MEMETERIA by Thomas May

Music & the Arts

A Tragedian Turned Comic Master

Ambrogio Maestri as Falstaff

Ambrogio Maestri as Falstaff

The Met’s new production of Falstaff, opening tonight, replaces the long-standing Zeffirelli production with a staging directed by Robert Carsten – and it brings James Levine back to the pit for what he has declared to be his favorite Verdi opera.

I was fortunate to have another opportunity to write about this crowning glory of Verdi’s career. Here’s my essay for the Met’s program:

“The great dream has come true,” wrote Arrigo Boito, the librettist of Verdi’s Otello and Falstaff, shortly before the former opera was unveiled in 1887. Otello‘s premiere was an internationally feted success, bringing to fruition a proposal that had started eight years earlier when it was tentatively broached over the course of a dinner conversation.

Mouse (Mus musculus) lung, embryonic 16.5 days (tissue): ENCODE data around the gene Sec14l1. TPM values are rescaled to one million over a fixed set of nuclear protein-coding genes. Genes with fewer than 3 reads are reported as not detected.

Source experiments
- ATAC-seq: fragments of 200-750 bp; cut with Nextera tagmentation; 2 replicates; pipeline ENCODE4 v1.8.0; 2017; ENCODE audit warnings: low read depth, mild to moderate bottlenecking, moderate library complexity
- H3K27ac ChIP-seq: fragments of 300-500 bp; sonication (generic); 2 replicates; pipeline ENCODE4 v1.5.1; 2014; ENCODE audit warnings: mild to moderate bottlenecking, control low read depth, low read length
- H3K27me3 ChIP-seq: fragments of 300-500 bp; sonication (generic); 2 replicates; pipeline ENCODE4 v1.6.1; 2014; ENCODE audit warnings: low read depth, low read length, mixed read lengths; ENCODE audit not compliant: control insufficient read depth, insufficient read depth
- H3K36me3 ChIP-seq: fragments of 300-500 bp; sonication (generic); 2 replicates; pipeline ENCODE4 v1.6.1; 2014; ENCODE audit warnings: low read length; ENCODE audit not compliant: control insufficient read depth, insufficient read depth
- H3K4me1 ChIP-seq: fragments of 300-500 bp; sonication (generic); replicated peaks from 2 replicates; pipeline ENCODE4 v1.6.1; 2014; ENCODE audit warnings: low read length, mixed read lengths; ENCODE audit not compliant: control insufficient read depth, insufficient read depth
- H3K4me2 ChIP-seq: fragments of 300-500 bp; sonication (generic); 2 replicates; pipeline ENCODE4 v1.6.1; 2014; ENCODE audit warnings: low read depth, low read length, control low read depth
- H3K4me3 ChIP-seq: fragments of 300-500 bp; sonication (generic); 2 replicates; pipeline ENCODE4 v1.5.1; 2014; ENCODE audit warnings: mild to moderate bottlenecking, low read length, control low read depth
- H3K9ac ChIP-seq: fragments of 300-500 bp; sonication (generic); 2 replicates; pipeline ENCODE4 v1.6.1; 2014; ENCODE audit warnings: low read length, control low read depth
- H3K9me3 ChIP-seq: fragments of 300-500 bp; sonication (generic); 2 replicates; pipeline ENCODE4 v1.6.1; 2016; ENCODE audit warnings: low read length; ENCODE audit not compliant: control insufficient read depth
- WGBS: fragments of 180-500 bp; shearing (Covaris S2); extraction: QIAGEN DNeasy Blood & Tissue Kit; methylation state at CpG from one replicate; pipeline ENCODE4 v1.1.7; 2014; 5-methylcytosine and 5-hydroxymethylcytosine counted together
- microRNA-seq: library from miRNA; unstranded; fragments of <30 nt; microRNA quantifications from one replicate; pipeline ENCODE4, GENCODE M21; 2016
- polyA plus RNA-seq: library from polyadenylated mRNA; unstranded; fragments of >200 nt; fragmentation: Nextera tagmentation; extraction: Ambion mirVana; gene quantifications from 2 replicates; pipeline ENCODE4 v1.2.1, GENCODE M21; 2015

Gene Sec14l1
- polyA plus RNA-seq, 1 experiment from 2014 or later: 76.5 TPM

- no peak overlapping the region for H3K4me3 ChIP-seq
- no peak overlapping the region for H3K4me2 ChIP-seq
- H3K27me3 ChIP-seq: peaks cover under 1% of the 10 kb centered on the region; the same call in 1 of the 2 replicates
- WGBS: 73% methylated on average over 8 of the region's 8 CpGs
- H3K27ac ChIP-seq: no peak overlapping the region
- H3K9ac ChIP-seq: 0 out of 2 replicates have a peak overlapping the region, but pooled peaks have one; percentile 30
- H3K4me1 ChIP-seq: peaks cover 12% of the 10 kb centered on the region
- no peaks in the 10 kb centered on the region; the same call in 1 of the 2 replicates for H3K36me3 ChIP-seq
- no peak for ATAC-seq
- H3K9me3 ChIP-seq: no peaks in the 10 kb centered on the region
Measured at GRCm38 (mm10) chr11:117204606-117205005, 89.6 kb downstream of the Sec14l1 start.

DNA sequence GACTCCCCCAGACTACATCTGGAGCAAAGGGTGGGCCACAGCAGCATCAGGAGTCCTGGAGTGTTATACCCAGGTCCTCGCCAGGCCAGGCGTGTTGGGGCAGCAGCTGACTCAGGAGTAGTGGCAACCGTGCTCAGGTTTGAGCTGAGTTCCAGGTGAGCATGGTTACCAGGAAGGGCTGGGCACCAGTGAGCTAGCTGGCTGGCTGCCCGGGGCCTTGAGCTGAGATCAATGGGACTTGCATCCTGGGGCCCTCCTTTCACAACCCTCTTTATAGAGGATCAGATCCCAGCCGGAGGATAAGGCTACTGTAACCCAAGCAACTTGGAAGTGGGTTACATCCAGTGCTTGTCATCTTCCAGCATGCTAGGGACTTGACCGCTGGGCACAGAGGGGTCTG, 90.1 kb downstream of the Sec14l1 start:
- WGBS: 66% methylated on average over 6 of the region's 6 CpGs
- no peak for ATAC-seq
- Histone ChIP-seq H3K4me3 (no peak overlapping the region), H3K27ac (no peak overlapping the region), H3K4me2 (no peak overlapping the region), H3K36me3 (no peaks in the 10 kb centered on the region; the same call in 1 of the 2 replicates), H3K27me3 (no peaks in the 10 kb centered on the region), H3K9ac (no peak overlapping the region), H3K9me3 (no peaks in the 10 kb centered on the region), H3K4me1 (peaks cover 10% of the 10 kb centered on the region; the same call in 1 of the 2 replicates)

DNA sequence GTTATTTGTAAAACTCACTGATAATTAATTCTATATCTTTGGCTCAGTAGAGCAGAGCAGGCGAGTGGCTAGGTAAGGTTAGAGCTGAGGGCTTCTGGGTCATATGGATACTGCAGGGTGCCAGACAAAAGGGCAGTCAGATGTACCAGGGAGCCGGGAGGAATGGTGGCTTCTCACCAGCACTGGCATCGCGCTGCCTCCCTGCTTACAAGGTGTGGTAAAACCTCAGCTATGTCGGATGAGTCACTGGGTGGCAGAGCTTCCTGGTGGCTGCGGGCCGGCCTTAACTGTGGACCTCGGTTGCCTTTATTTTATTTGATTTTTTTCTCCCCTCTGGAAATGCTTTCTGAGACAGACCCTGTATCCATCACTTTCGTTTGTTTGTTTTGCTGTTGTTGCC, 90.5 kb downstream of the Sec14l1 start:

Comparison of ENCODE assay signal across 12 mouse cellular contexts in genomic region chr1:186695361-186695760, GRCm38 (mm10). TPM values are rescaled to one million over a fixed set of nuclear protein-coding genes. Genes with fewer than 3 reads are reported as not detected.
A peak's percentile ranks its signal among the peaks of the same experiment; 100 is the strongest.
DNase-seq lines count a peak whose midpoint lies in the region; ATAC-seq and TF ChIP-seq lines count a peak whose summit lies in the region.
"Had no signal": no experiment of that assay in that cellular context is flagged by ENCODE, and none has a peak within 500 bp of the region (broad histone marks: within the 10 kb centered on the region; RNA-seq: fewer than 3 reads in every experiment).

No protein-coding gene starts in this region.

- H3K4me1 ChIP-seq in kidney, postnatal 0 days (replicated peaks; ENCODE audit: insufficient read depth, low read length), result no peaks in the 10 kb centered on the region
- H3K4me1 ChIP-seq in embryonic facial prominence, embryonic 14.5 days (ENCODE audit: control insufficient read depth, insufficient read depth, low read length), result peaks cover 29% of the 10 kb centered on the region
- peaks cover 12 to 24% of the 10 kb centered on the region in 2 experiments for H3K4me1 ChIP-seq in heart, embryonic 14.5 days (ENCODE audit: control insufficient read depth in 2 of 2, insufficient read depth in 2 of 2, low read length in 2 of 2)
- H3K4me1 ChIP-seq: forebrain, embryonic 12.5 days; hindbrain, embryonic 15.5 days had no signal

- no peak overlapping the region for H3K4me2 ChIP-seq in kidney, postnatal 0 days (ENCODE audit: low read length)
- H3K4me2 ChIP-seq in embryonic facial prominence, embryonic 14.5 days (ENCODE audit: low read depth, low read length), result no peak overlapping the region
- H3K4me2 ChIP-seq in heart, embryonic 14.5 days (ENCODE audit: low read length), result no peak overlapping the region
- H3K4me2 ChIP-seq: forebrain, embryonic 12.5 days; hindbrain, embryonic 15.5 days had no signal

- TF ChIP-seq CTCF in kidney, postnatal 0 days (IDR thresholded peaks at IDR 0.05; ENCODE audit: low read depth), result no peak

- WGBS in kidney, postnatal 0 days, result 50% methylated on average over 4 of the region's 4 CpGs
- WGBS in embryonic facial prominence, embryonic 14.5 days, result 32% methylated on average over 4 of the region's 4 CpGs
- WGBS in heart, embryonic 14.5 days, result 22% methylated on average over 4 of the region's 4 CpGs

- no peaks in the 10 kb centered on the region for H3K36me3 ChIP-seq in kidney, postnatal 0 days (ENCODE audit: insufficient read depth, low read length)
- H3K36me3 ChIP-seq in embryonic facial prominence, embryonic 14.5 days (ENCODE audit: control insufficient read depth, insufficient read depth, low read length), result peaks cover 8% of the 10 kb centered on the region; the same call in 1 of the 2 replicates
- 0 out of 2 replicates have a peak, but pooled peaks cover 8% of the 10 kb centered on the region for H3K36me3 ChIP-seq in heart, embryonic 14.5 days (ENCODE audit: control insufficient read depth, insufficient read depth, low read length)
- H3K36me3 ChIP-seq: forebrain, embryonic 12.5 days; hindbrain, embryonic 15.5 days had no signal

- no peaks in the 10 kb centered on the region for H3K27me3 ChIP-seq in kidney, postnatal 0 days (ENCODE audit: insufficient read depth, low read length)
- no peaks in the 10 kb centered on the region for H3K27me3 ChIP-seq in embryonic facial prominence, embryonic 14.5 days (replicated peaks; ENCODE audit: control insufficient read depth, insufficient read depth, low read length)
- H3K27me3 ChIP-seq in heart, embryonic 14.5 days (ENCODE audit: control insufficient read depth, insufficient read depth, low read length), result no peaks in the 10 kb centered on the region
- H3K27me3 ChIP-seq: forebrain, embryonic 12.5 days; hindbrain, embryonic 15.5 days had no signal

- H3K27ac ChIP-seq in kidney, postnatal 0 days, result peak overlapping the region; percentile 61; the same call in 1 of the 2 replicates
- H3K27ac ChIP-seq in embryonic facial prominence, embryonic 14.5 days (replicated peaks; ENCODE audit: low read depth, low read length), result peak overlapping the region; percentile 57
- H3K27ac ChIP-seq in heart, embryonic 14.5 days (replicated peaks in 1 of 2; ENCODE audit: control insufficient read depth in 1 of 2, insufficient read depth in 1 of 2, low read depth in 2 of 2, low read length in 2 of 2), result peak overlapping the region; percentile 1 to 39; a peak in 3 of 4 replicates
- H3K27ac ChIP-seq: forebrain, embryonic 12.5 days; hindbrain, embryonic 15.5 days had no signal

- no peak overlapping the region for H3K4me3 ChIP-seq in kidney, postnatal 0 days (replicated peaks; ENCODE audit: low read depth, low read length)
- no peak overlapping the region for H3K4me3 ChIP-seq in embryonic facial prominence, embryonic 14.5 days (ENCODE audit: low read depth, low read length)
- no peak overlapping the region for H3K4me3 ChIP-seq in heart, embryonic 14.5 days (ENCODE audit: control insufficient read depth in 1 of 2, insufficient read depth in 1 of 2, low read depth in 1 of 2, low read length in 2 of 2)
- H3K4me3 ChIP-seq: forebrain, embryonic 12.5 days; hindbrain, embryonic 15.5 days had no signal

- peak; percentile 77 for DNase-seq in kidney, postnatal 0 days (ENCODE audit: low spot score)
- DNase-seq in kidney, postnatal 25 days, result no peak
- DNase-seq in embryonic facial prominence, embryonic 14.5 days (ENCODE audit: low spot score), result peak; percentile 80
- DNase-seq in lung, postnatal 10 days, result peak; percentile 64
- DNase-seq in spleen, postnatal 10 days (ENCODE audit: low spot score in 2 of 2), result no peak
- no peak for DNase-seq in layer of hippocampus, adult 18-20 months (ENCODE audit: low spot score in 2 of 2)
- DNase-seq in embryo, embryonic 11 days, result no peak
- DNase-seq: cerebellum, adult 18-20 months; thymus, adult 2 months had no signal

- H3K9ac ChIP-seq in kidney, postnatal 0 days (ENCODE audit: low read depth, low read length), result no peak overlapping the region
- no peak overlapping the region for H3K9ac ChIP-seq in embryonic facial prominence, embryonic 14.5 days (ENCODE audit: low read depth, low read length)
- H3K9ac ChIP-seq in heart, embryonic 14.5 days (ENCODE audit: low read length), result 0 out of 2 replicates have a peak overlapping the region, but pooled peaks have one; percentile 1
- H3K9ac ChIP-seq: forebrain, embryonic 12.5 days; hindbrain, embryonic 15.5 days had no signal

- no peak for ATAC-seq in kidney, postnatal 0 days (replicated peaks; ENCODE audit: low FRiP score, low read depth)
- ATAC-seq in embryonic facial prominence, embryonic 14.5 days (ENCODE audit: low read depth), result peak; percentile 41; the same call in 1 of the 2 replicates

Boito refers to Verdi’s dream of creating a new opera based on his beloved Shakespeare, but he might just as well have marveled at the feat of luring the aging composer out of his self-proclaimed retirement from the opera stage. Otello didn’t just represent a late-career comeback: it marked the summit of Verdi’s achievement as the greatest of Italy’s operatic tragedians.

Verdi had become so identified with the tragic genre that Otello must have seemed the perfect culmination of his life’s work. Yet Boito was determined, as he put it in a letter to a friend, “to make that bronze colossus resound one more time.” Verdi, for his part, had long harbored a desire to prove that the scope of his art extended beyond the dramas of gloomy passion with which he had built his reputation.

continue reading (starts on p. 12)

Filed under: Metropolitan Opera, program notes, Verdi


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